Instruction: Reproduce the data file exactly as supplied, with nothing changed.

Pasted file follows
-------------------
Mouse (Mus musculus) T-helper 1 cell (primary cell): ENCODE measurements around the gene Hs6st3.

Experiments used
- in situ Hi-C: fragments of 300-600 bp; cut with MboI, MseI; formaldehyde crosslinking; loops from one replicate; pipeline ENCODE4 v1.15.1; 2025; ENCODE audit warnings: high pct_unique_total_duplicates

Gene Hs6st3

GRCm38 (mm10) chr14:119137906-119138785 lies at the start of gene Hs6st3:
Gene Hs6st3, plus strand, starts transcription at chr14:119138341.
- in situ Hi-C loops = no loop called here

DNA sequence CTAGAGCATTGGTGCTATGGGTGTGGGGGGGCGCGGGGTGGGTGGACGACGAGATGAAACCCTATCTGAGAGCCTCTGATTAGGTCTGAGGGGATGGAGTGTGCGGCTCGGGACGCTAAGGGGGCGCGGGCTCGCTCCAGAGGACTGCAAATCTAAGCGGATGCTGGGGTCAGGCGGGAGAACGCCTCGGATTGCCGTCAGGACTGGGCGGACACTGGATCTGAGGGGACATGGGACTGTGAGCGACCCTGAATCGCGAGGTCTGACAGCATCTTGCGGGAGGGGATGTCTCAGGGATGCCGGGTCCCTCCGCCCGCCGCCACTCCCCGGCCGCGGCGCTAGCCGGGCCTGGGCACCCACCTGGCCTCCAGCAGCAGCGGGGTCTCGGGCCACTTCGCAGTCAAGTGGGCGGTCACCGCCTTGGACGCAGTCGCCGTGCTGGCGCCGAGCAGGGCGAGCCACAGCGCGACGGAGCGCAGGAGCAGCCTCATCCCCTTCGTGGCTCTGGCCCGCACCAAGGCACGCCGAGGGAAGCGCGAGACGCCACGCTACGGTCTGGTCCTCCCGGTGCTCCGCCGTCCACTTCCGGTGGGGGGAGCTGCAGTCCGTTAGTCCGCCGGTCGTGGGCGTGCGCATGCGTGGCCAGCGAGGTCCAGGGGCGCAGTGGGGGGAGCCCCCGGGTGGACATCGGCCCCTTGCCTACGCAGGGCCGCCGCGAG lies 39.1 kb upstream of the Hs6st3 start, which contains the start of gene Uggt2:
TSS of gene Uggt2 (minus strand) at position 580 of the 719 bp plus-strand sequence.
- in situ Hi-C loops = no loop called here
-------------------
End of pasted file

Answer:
Mouse (Mus musculus) T-helper 1 cell (primary cell): ENCODE measurements around the gene Hs6st3.

Experiments used
- in situ Hi-C: fragments of 300-600 bp; cut with MboI, MseI; formaldehyde crosslinking; loops from one replicate; pipeline ENCODE4 v1.15.1; 2025; ENCODE audit warnings: high pct_unique_total_duplicates

Gene Hs6st3

GRCm38 (mm10) chr14:119137906-119138785 lies at the start of gene Hs6st3:
Gene Hs6st3, plus strand, starts transcription at chr14:119138341.
- in situ Hi-C loops = no loop called here

DNA sequence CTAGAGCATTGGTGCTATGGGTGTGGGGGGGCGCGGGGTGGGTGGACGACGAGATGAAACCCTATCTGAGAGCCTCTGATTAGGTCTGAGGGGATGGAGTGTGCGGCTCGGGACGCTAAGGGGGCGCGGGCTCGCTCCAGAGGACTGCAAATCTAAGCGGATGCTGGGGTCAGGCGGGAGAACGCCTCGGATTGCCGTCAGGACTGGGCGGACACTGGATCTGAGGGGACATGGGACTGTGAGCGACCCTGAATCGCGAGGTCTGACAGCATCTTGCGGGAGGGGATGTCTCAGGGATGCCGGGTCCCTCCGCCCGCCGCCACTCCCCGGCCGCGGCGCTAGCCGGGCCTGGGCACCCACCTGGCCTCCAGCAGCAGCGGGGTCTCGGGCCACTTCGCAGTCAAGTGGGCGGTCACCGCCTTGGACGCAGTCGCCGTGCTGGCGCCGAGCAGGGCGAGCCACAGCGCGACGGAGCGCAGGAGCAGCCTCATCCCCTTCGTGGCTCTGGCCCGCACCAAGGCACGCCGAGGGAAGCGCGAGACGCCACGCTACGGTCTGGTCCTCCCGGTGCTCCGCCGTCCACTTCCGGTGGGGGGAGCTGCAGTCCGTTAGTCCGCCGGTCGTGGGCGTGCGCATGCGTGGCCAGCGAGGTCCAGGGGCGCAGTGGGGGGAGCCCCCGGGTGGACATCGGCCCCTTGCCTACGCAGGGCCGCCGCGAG lies 39.1 kb upstream of the Hs6st3 start, which contains the start of gene Uggt2:
TSS of gene Uggt2 (minus strand) at position 580 of the 719 bp plus-strand sequence.
- in situ Hi-C loops = no loop called here